Back in the early days of PC computing, we were interested in how people used all those options, controls, and settings that software designers put into their applications. How much do users customize their applications?
We embarked on a little experiment. We asked a ton of people to send us their settings file for Microsoft Word. At the time, MS Word stored all the settings in a file named something like config.ini, so we asked people to locate that file on their hard disk and email it to us. Several hundred folks did just that.
We then wrote a program to analyze the files, counting up how many people had changed the 150+ settings in the applications and which settings they had changed.
What we found was really interesting. Less than 5% of the users we surveyed had changed any settings at all. More than 95% had kept the settings in the exact configuration that the program installed in.
This was particularly curious because some of the program’s defaults were notable. For example, the program had a feature that would automatically save your work as edited a document, to prevent losing anything in case of a system or program failure. In the default settings for the version we analyzed, this feature was disabled. Users had to explicitly turn it on to make it work.
Of course, this mean that 95% of the users were running with autosave turned off. When we interviewed a sample of them, they all told us the same thing: They assumed Microsoft had delivered it turned off for a reason, therefore who were they to set it otherwise. “Microsoft must know what they are doing,” several of the participants told us.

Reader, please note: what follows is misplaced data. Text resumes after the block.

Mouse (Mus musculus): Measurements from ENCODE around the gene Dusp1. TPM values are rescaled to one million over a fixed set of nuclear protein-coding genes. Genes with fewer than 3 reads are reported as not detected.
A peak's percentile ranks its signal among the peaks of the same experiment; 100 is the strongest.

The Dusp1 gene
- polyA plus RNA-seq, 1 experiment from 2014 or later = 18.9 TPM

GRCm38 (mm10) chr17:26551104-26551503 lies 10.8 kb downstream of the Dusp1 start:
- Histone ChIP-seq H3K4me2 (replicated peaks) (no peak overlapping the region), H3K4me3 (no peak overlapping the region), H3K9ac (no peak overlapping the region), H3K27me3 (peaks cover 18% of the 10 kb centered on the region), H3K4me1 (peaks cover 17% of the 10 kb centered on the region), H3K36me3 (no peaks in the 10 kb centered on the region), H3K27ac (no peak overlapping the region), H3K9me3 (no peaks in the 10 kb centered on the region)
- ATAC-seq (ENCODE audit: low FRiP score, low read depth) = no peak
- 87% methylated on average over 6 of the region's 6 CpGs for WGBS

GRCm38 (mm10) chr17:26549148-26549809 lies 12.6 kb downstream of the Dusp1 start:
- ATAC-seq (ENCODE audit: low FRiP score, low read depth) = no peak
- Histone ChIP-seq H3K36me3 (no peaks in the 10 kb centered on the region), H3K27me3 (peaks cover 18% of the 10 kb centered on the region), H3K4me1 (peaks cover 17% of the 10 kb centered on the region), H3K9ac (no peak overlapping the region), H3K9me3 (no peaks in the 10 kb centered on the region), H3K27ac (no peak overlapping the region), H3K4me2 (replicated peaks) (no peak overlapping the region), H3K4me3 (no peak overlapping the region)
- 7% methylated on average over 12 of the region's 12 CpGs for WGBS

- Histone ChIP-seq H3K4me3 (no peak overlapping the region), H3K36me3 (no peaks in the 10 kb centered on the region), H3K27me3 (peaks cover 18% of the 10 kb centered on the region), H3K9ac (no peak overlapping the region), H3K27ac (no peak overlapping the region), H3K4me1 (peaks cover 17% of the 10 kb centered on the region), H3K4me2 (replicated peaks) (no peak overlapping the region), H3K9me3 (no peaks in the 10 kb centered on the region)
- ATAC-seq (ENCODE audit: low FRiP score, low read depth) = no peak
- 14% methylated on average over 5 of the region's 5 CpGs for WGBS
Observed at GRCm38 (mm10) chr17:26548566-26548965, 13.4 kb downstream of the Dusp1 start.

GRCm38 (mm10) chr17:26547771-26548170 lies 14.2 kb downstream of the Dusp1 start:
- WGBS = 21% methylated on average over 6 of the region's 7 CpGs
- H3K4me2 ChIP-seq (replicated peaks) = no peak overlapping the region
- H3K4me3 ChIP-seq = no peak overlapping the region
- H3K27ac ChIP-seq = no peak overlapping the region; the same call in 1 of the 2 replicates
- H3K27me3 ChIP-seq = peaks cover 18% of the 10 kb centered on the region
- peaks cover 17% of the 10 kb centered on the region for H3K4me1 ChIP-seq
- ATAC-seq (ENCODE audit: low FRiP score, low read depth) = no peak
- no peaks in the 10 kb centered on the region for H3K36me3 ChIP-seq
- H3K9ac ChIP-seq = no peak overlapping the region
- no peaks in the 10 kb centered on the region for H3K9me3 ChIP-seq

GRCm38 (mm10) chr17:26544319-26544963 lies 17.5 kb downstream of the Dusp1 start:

We thought about that and wondered what the rationale was for keeping such an important feature turned off. We thought that maybe they were concerned about people running off floppies or those who had slow or small disks. Autosave does have performance implications, so maybe they were optimizing the behavior for the worst case, assuming that users who had the luxury to use the feature would turn it on.
We had friends in the Microsoft Office group, so we asked them about the choice of delivering the feature disabled. We explained our hypothesis about optimizing for performance. They asked around and told us our hypothesis was incorrect.
It turns out the reason the feature was disabled in that release was not because they had thought about the user’s needs. Instead, it was because a programmer had made a decision to initialize the config.ini file with all zeroes. Making a file filled with zeroes is a quick little program, so that’s what he wrote, assuming that, at some point later, someone would tell him what the “real defaults” should be. Nobody ever got around to telling him.
Since zero in binary means off, the autosave setting, along with a lot of other settings, were automatically disabled. The users’ assumption that Microsoft had given this careful consideration turned out not to be the case.
We also asked our participants for background information, like age and occupation, to see if that made a difference. It didn’t, except one category of people who almost always changed their settings: programmers and designers. They often had changed more than 40% (and some had changed as much as 80%) of the options in the program.
It seems programmers and designers like to customize their environment. Who would’ve guessed? Could that be why they chose their profession?
(Big takeaway: If you’re a programmer or designer, then you’re not like most people. Just because you change your settings in apps you use doesn’t mean that your users will, unless they are also programmers and designers.)
We’ve repeated this experiment in various forms over the years. We’ve found it to be consistently true: users rarely change their settings.
If your application has settings, have you looked to see what your users do? How many have changed them? Are the defaults the optimal choice? Does your settings screen explain the implications of each setting and give your users a good reason for mucking with the defaults?
via Do users change their settings? » UIE Brain Sparks.